Anuak wheel trap

Anuak wheel trap
Other views of this artifact:

Accession Number:
[Southern Sudan]
Cultural Group:
Anywaa [Anuak]
Date Made:
By 1936
Wood Plant , Plant Fibre
Carved , Bound , Tied
External diam = 330 mm, diam ring = 270 mm, W spokes = 5-5.5 mm, W binding = 10 mm [RTS 13/4/2004].
Local Name:
Other Owners:
Presumably collected by Evans-Pritchard during his period of fieldwork amongst the Anuak between early March and May 1935 [RTS 18/6/2004].
Field Collector:
Edward Evan Evans-Pritchard
PRM Source:
Edward Evan Evans-Pritchard
Donated 1936
Collected Date:
March - May 1935
Wheel from a wheel trap, usually used in conjunction with a noose. This is circular, and made from two round sectioned wooden rods, each bent into a circular loop of similar diameter, with their ends shaved to a narrower width and bent to overlap the main body. These two rings form the framework of the wheel. They were placed together, then a series of short wooden rods were passed through the gap between the rings, their broader ends left protruding, and their tapering, slightly pointed ends meeting at the centre of the object, where they overlap one another. This forms the hub of the trap, which would break when trodden on by an animal to leave the hoof trapped by the surviving spokes and the accompanying noose. The framework was then secured by winding flat strips of plant fibre, possibly palm, around the two rings. Each strip was split just above each spoke, with the two ends of the strip then passing around each side of the wooden rod, securing it as well as the framework. The wheel is largely complete, with the full number of spokes in position, but the fibre binding has broken off from a small part of the frame and has been lost. The wood is a light yellowish brown (Pantone 7508C). The frame has a diameter of 270 mm, and the underlying rods a diameter of 7.4 mm. The wheel itself has a diameter of 330 mm, while its component spokes are generally from 5 to 5.5 mm in width. Each spoke has a faceted head, coming to a slight point, with the shaved bodies ranging from round to oval in section. The fibre binding strips have a maximum width of 10 mm.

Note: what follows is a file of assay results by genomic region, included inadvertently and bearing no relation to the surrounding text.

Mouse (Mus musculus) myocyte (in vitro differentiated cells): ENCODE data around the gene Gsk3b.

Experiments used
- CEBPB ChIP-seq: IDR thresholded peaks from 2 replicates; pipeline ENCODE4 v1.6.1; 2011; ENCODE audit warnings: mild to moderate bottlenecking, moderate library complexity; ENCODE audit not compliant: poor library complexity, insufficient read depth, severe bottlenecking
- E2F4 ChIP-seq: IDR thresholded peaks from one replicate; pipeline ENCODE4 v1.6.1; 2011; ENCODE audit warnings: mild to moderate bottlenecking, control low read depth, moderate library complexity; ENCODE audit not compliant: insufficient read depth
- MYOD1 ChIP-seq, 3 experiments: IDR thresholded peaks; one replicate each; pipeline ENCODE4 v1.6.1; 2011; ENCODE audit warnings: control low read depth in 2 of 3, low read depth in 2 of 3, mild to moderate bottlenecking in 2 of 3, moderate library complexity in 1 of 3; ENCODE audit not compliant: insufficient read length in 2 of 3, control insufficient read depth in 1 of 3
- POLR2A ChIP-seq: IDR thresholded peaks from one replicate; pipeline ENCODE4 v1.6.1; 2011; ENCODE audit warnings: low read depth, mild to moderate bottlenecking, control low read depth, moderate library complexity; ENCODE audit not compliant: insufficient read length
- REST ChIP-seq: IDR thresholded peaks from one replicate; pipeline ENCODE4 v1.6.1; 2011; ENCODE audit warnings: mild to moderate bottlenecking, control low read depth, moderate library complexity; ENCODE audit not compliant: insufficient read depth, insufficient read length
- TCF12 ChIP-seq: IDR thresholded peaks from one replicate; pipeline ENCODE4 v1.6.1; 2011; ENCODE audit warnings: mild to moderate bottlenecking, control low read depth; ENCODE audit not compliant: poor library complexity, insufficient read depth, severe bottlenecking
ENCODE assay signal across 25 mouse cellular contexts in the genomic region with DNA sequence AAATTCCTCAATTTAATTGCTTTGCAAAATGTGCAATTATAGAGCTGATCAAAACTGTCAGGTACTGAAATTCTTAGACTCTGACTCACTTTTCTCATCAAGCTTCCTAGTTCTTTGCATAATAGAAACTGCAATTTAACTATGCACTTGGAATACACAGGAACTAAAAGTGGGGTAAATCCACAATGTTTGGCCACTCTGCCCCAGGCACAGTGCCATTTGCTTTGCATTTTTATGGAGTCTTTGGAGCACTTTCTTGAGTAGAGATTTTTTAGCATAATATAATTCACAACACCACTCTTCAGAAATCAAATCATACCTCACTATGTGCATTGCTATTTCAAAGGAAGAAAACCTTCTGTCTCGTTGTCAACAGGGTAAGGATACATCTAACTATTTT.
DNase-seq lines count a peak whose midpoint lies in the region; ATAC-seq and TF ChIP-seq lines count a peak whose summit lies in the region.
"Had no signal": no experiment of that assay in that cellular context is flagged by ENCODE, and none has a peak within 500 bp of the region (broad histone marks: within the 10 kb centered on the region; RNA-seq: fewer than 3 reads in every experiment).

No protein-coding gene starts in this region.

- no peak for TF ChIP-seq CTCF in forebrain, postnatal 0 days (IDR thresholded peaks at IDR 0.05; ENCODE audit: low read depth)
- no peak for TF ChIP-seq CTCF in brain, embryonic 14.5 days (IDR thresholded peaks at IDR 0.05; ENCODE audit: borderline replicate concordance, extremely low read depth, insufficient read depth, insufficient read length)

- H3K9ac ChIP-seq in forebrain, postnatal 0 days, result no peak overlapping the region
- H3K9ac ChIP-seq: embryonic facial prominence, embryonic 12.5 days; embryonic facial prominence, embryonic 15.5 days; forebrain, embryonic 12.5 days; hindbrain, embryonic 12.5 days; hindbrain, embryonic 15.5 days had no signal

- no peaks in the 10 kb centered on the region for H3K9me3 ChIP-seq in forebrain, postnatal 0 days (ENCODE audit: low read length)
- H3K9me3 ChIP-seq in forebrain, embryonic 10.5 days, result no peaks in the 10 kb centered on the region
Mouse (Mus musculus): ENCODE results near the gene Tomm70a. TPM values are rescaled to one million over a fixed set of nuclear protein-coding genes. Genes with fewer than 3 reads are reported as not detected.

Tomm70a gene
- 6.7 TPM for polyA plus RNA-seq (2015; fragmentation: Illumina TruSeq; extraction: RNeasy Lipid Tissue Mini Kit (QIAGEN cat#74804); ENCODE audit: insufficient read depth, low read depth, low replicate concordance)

Presumably collected by Evans-Pritchard during his period of fieldwork amongst the Anuak between early March and May 1935 (E.E. Evans-Pritchard, 1940, The Political System of the Anuak of the Anglo-Egyptian Sudan, p. 3). This example was used for catching animals such as Kob, Tiang & Waterbuck, and is known in Anuak as

Wheel traps of this type are discussed by K.G. Lindblom. They were used by a number of Sudanese groups, including the Nuer, Lango, Acholi, Bari and Baggara, for catching antelopes as well as larger animals such as giraffe and rhinoceros - with the size of the animal determining the size of the trap. This particular example is said to have been used for giraffes. The trap would be placed over a hole, dug into the ground, with a noose laid over the top and secured to either a tree or a wooden block. The trap was then covered with earth to hide it. When an animal trod on the trap, the spikes secured the wheel to the foot and allow the noose to tighten around the leg (K.G. Lindblom, 1928
, The Spiked Wheel-trap and its Distribution, Statens Etnografiska Museum, Smärre Meddelanden 5).

For similar wheel traps, see 1936.10.99 (Anuak, for catching 'large animals'), 1922.25.6 (an Acholi trap used for catching giraffes), 1934.8.35.1 (a Moru trap, also used for giraffes) and 1931.66.37 (from the Nuer).

Rachael Sparks 28/8/2005.

Primary Documentation:
Accession Book Entry [p. 410] - 1936 [insert] 10 [end insert] E. EVANS-PRITCHARD, M.A., Exeter College, Oxford. - Specimens collected by himself in the EASTERN SUDAN, while travelling with a Grant from the Rockefeller Leverhulme Trustees, viz: [p. 412] [insert] 26 [end insert] - Spiked wheel for use with running-noose trap, for catching Kob, Tiang & Waterbuck, etc. ANUAK.
Additional Accession Book Entry [p. 411] - 1936.10.26 Number given MdeA.

Card Catalogue Entry - There is no further information on the catalogue card [RTS 30/1/2004].

Old Pitt Rivers Museum label - Spiked wheel for use with noose-trap. For catching Kob, Tiang, Waterbuck etc. Native name = thac . ANUAK, E. SUDAN. d.d. Evans-Pritchard. 1936 [rectangular metal-edged tag tied to object; RTS 11/3/2004] .

Funded by Arts and Humanities Research Council
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